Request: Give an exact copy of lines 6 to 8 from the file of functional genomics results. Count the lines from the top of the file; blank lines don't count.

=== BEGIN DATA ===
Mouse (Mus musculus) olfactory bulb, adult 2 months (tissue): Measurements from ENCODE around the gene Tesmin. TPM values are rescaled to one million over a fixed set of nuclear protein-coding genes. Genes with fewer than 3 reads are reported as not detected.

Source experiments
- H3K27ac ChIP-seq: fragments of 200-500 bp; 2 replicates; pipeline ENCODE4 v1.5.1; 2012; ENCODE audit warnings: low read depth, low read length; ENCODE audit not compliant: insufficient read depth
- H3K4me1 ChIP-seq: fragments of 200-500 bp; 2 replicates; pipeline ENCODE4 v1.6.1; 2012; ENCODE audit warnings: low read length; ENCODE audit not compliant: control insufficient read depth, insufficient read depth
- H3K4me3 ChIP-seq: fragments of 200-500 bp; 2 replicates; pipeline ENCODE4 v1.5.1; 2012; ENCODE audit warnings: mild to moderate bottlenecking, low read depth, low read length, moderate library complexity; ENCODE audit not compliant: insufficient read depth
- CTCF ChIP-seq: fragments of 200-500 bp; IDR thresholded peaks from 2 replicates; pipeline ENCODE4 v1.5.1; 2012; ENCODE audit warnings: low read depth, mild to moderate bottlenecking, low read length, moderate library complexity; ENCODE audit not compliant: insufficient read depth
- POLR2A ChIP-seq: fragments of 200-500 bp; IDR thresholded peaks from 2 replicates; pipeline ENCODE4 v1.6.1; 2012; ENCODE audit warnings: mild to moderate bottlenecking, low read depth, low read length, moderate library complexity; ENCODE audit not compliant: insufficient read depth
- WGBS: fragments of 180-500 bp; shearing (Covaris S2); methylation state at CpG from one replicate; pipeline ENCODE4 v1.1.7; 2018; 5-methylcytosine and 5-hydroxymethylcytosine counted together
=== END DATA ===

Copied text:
- CTCF ChIP-seq: fragments of 200-500 bp; IDR thresholded peaks from 2 replicates; pipeline ENCODE4 v1.5.1; 2012; ENCODE audit warnings: low read depth, mild to moderate bottlenecking, low read length, moderate library complexity; ENCODE audit not compliant: insufficient read depth
- POLR2A ChIP-seq: fragments of 200-500 bp; IDR thresholded peaks from 2 replicates; pipeline ENCODE4 v1.6.1; 2012; ENCODE audit warnings: mild to moderate bottlenecking, low read depth, low read length, moderate library complexity; ENCODE audit not compliant: insufficient read depth
- WGBS: fragments of 180-500 bp; shearing (Covaris S2); methylation state at CpG from one replicate; pipeline ENCODE4 v1.1.7; 2018; 5-methylcytosine and 5-hydroxymethylcytosine counted together